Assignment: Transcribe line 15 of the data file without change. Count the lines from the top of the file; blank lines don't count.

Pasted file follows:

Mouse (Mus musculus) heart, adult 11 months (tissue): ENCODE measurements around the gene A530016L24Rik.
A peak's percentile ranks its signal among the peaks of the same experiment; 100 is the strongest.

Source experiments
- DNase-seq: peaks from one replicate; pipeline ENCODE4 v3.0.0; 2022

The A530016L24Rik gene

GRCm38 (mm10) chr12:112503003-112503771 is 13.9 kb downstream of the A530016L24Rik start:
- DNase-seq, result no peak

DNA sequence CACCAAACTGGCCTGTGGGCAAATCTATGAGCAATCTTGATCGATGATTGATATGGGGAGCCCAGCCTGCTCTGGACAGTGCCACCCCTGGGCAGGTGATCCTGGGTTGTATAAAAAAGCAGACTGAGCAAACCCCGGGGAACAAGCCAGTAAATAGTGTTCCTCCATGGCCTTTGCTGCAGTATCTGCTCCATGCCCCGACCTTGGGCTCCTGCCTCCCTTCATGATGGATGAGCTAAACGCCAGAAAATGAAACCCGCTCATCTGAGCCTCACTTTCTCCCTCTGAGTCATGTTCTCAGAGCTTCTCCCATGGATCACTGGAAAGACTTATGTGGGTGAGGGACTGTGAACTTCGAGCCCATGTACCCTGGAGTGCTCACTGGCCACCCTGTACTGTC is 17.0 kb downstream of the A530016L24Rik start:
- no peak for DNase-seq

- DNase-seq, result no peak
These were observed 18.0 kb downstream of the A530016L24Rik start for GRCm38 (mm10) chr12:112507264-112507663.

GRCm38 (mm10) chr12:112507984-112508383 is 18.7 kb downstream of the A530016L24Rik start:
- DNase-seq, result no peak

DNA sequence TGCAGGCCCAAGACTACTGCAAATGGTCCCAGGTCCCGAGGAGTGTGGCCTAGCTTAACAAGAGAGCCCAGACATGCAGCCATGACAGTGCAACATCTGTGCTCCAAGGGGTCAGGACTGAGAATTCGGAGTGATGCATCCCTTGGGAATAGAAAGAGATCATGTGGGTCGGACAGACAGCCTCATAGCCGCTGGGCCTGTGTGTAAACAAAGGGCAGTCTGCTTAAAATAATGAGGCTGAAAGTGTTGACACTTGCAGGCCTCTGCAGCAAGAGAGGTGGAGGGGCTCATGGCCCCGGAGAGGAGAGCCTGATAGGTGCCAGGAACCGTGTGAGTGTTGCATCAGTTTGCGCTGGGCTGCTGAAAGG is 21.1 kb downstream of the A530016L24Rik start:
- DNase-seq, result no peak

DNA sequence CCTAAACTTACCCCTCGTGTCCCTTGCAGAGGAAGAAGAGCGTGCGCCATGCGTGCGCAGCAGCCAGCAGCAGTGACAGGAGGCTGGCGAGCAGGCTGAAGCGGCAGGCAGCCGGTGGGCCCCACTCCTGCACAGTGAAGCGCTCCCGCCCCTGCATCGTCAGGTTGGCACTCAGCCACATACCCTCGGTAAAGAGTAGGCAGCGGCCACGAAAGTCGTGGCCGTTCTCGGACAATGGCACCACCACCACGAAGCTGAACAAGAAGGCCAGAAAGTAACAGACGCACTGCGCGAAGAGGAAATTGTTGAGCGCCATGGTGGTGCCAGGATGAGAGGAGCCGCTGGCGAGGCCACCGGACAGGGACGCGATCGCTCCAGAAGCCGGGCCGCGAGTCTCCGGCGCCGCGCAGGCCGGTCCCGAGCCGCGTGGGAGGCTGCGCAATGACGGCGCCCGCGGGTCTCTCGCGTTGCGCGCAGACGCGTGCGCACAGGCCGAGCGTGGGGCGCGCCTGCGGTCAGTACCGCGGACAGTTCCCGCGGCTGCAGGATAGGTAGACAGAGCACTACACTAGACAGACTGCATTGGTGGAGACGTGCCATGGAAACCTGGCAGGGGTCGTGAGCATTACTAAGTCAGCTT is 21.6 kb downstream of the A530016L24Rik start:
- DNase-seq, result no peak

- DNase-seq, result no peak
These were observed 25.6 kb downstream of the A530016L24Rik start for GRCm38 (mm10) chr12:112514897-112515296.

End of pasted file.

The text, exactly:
- DNase-seq, result no peak